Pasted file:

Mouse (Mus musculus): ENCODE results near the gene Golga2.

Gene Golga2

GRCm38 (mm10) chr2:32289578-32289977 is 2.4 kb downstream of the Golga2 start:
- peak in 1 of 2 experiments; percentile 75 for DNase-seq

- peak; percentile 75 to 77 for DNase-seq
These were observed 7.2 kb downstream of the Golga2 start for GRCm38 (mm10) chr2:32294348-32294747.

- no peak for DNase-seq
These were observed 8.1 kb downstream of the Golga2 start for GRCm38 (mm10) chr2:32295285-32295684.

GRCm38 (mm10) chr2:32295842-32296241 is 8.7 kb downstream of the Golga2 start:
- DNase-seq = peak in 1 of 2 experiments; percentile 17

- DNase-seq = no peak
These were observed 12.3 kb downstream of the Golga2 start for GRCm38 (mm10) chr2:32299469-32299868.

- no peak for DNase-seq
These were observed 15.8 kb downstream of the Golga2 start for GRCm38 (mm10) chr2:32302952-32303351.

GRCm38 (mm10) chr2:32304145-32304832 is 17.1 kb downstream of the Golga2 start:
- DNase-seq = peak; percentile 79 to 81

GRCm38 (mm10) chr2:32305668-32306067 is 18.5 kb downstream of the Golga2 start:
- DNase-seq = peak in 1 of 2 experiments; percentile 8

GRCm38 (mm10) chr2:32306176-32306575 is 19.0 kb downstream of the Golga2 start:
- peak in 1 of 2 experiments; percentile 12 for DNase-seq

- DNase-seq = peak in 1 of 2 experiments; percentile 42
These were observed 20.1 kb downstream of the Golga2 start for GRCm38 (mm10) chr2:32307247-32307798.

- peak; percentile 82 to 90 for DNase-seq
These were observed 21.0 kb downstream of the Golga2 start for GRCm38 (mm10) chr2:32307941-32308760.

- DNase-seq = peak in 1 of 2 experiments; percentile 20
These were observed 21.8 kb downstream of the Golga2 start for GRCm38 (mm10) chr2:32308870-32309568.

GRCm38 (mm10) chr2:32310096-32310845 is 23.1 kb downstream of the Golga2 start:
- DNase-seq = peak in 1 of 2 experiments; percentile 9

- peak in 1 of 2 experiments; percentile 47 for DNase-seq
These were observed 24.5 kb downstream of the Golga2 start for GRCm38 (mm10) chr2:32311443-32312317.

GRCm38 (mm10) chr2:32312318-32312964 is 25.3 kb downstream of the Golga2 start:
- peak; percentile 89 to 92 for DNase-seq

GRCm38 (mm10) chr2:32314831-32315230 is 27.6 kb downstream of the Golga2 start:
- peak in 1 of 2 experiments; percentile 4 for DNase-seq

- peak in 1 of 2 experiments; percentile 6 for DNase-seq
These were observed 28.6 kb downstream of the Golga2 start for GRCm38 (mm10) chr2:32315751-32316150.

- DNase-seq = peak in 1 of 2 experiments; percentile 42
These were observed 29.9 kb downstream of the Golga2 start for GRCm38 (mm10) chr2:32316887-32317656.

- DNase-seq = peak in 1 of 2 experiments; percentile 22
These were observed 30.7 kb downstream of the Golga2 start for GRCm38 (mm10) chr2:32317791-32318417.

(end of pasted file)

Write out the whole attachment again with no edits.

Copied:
Mouse (Mus musculus): ENCODE results near the gene Golga2.

Gene Golga2

GRCm38 (mm10) chr2:32289578-32289977 is 2.4 kb downstream of the Golga2 start:
- peak in 1 of 2 experiments; percentile 75 for DNase-seq

- peak; percentile 75 to 77 for DNase-seq
These were observed 7.2 kb downstream of the Golga2 start for GRCm38 (mm10) chr2:32294348-32294747.

- no peak for DNase-seq
These were observed 8.1 kb downstream of the Golga2 start for GRCm38 (mm10) chr2:32295285-32295684.

GRCm38 (mm10) chr2:32295842-32296241 is 8.7 kb downstream of the Golga2 start:
- DNase-seq = peak in 1 of 2 experiments; percentile 17

- DNase-seq = no peak
These were observed 12.3 kb downstream of the Golga2 start for GRCm38 (mm10) chr2:32299469-32299868.

- no peak for DNase-seq
These were observed 15.8 kb downstream of the Golga2 start for GRCm38 (mm10) chr2:32302952-32303351.

GRCm38 (mm10) chr2:32304145-32304832 is 17.1 kb downstream of the Golga2 start:
- DNase-seq = peak; percentile 79 to 81

GRCm38 (mm10) chr2:32305668-32306067 is 18.5 kb downstream of the Golga2 start:
- DNase-seq = peak in 1 of 2 experiments; percentile 8

GRCm38 (mm10) chr2:32306176-32306575 is 19.0 kb downstream of the Golga2 start:
- peak in 1 of 2 experiments; percentile 12 for DNase-seq

- DNase-seq = peak in 1 of 2 experiments; percentile 42
These were observed 20.1 kb downstream of the Golga2 start for GRCm38 (mm10) chr2:32307247-32307798.

- peak; percentile 82 to 90 for DNase-seq
These were observed 21.0 kb downstream of the Golga2 start for GRCm38 (mm10) chr2:32307941-32308760.

- DNase-seq = peak in 1 of 2 experiments; percentile 20
These were observed 21.8 kb downstream of the Golga2 start for GRCm38 (mm10) chr2:32308870-32309568.

GRCm38 (mm10) chr2:32310096-32310845 is 23.1 kb downstream of the Golga2 start:
- DNase-seq = peak in 1 of 2 experiments; percentile 9

- peak in 1 of 2 experiments; percentile 47 for DNase-seq
These were observed 24.5 kb downstream of the Golga2 start for GRCm38 (mm10) chr2:32311443-32312317.

GRCm38 (mm10) chr2:32312318-32312964 is 25.3 kb downstream of the Golga2 start:
- peak; percentile 89 to 92 for DNase-seq

GRCm38 (mm10) chr2:32314831-32315230 is 27.6 kb downstream of the Golga2 start:
- peak in 1 of 2 experiments; percentile 4 for DNase-seq

- peak in 1 of 2 experiments; percentile 6 for DNase-seq
These were observed 28.6 kb downstream of the Golga2 start for GRCm38 (mm10) chr2:32315751-32316150.

- DNase-seq = peak in 1 of 2 experiments; percentile 42
These were observed 29.9 kb downstream of the Golga2 start for GRCm38 (mm10) chr2:32316887-32317656.

- DNase-seq = peak in 1 of 2 experiments; percentile 22
These were observed 30.7 kb downstream of the Golga2 start for GRCm38 (mm10) chr2:32317791-32318417.